Apple axes iPod Nano and Shuffle
The iPod Touch is now the company's only standalone music player
Apple is killing off the venerable iPod Nano and iPod Shuffle, leaving the iPod Touch as the company's only standalone music player.
The devices have been removed from Apple's web store, and will soon be removed from the company's physical locations as well. To make up for it, however, Apple has bumped up the capacity on the iPod Touch, moving from 16GB and 64GB tiers to 64GB and 128GB, sold at the same price as the previous allocations.
The non-touch iPods were last updated in 2012, and only supported music purchased or imported from iTunes, and did not support streaming services like Spotify or more importantly Apple Music. They also did not support third-party apps.
Services including Apple Music subscriptions, App Store revenues and iTunes purchases make up Apple's second-largest revenue stream after the iPhone, but the older iPod models were mostly unable to contribute to this, due to a lack of support for apps and services, while the iPod Touch can.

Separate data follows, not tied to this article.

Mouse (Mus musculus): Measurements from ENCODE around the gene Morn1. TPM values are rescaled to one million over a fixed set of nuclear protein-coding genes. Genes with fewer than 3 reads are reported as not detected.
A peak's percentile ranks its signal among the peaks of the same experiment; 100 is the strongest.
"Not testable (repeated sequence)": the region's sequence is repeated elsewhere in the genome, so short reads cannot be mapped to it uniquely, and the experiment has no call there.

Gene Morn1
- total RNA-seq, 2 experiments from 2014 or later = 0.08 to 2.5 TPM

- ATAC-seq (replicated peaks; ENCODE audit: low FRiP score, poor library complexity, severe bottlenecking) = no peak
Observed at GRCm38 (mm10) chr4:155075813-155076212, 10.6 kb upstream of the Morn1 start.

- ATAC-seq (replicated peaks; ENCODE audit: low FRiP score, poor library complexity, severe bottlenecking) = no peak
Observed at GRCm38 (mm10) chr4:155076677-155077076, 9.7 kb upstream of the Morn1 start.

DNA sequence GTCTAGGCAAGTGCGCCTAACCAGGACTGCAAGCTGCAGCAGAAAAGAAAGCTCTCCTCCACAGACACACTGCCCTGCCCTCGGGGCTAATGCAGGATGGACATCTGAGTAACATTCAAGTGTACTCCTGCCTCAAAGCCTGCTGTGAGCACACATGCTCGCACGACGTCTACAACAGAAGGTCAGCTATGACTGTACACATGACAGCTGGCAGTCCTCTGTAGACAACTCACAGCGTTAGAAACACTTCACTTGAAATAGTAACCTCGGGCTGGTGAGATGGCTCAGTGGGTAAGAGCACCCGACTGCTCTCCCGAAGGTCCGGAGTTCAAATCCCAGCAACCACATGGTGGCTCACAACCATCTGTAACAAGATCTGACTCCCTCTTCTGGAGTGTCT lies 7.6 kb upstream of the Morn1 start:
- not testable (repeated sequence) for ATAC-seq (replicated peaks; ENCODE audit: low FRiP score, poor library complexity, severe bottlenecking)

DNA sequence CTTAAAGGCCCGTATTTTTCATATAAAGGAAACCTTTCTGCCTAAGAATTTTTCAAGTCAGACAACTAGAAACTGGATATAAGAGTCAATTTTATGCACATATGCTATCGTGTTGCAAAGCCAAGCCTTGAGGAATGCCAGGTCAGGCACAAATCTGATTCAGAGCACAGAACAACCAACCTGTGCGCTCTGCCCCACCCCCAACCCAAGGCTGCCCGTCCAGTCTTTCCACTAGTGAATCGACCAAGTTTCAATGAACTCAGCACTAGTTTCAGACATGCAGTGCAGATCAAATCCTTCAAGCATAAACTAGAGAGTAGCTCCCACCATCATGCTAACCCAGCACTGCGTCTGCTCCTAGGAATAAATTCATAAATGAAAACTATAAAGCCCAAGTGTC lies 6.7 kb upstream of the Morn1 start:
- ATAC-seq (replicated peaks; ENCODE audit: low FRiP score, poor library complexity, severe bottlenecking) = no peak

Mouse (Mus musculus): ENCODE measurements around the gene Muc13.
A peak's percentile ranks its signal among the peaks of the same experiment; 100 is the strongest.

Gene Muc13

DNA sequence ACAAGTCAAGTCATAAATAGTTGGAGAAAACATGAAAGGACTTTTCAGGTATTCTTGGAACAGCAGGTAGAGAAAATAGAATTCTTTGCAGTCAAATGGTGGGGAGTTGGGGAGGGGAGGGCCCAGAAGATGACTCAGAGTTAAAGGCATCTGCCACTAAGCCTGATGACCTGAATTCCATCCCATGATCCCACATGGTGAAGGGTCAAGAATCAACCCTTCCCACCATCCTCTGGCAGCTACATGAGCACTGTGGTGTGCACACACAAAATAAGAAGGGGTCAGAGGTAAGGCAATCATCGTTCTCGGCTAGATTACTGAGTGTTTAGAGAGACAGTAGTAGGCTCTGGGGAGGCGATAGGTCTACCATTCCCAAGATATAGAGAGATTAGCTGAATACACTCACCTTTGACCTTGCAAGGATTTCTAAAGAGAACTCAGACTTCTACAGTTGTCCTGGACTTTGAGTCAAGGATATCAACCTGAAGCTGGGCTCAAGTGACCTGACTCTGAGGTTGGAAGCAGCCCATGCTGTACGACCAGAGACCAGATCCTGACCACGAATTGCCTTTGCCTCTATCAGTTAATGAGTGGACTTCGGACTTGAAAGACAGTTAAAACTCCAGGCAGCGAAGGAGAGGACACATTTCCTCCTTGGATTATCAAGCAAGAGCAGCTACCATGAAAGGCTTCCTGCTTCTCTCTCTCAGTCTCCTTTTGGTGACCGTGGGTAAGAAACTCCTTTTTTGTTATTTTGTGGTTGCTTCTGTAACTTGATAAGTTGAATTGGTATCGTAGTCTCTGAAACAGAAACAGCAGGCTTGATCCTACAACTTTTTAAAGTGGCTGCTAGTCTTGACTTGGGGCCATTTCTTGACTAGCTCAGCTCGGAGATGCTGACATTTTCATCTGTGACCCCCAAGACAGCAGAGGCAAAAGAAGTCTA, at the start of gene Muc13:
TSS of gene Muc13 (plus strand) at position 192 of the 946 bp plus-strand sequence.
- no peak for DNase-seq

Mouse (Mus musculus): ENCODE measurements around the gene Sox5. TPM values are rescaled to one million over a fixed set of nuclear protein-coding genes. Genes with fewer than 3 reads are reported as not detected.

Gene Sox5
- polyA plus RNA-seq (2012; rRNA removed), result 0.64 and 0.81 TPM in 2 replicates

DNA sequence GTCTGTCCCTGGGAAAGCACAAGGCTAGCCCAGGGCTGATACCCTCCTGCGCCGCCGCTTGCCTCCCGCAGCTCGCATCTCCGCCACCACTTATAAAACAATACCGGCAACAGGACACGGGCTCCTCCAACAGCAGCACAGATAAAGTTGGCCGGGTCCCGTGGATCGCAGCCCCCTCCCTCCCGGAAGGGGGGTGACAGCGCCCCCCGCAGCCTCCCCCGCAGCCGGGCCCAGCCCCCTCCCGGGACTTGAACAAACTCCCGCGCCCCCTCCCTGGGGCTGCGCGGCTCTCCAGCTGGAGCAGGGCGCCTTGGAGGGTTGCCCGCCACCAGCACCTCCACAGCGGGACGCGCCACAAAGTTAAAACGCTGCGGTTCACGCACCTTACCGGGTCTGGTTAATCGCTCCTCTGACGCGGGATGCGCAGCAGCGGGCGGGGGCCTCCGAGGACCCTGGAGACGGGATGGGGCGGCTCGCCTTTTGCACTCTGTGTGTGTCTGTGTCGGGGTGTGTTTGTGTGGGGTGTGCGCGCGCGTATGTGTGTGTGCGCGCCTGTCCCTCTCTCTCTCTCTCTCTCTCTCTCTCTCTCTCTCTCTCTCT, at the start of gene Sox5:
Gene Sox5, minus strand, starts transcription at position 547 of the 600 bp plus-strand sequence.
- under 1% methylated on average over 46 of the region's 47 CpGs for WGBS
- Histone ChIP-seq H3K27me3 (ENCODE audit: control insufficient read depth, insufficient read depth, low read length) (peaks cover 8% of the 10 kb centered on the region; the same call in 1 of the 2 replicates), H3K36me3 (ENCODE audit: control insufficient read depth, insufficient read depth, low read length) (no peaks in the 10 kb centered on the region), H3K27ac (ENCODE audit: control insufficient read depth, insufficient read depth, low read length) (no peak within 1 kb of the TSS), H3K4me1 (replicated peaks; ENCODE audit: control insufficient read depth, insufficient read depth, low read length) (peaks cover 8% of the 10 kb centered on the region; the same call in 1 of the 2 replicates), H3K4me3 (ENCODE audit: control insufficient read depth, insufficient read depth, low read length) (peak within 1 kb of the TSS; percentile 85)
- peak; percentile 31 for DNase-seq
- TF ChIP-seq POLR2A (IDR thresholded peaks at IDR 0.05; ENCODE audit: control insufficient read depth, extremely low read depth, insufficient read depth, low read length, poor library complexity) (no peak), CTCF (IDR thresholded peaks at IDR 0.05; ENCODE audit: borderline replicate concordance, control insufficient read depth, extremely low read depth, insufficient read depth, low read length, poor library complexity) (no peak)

The original iPod, which was discontinued back in 2014 after the company found it was no longer able to source the necessary parts for its manufacture, became something of a cultural icon due to its ubiquitous nature, stylish design and savvy marketing.
The two newer devices, introduced in 2005 and marketed primarily at fitness enthusiasts due to their suitability for use while exercising, were less instantly iconic, but nevertheless maintained a loyal and healthy fanbase.
Fans of the devices took to Twitter to express their sadness at its passing.
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